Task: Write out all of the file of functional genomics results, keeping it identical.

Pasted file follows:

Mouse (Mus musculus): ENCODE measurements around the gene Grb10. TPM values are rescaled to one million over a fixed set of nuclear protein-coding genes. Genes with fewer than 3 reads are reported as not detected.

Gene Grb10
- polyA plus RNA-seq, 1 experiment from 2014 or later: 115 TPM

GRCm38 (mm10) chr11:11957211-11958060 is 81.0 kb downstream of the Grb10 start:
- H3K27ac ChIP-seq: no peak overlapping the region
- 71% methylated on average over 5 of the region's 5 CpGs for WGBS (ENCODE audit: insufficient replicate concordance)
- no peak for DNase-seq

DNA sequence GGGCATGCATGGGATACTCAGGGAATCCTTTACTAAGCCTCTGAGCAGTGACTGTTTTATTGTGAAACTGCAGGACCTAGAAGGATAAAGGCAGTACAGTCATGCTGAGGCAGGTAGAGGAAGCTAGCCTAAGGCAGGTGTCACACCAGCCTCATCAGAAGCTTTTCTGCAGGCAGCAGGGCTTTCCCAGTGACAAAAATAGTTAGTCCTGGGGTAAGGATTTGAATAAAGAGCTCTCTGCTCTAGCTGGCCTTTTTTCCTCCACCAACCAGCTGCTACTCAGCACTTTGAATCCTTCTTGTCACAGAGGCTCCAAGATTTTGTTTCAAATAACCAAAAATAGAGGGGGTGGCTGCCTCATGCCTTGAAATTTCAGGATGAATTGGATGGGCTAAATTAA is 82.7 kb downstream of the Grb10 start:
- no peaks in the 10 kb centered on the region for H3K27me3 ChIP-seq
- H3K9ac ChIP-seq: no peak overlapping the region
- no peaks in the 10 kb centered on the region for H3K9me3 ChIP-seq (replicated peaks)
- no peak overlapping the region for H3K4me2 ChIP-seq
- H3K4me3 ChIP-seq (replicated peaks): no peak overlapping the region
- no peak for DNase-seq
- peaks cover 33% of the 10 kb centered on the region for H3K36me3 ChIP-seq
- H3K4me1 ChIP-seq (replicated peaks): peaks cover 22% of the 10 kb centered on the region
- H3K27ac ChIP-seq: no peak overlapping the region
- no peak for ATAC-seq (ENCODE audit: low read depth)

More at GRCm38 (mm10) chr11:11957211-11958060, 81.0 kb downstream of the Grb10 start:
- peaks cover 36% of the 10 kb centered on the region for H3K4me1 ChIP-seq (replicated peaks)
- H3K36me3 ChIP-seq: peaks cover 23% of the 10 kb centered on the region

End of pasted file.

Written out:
Mouse (Mus musculus): ENCODE measurements around the gene Grb10. TPM values are rescaled to one million over a fixed set of nuclear protein-coding genes. Genes with fewer than 3 reads are reported as not detected.

Gene Grb10
- polyA plus RNA-seq, 1 experiment from 2014 or later: 115 TPM

GRCm38 (mm10) chr11:11957211-11958060 is 81.0 kb downstream of the Grb10 start:
- H3K27ac ChIP-seq: no peak overlapping the region
- 71% methylated on average over 5 of the region's 5 CpGs for WGBS (ENCODE audit: insufficient replicate concordance)
- no peak for DNase-seq

DNA sequence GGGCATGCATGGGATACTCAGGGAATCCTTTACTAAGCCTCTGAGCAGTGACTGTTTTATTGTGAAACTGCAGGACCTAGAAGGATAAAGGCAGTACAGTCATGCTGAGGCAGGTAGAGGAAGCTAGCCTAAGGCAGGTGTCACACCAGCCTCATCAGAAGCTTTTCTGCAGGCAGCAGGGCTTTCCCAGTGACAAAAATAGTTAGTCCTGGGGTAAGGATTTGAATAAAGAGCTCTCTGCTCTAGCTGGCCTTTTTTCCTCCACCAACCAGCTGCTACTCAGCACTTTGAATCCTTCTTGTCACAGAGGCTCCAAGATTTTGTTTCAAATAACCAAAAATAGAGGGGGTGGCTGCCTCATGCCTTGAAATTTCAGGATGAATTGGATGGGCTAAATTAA is 82.7 kb downstream of the Grb10 start:
- no peaks in the 10 kb centered on the region for H3K27me3 ChIP-seq
- H3K9ac ChIP-seq: no peak overlapping the region
- no peaks in the 10 kb centered on the region for H3K9me3 ChIP-seq (replicated peaks)
- no peak overlapping the region for H3K4me2 ChIP-seq
- H3K4me3 ChIP-seq (replicated peaks): no peak overlapping the region
- no peak for DNase-seq
- peaks cover 33% of the 10 kb centered on the region for H3K36me3 ChIP-seq
- H3K4me1 ChIP-seq (replicated peaks): peaks cover 22% of the 10 kb centered on the region
- H3K27ac ChIP-seq: no peak overlapping the region
- no peak for ATAC-seq (ENCODE audit: low read depth)

More at GRCm38 (mm10) chr11:11957211-11958060, 81.0 kb downstream of the Grb10 start:
- peaks cover 36% of the 10 kb centered on the region for H3K4me1 ChIP-seq (replicated peaks)
- H3K36me3 ChIP-seq: peaks cover 23% of the 10 kb centered on the region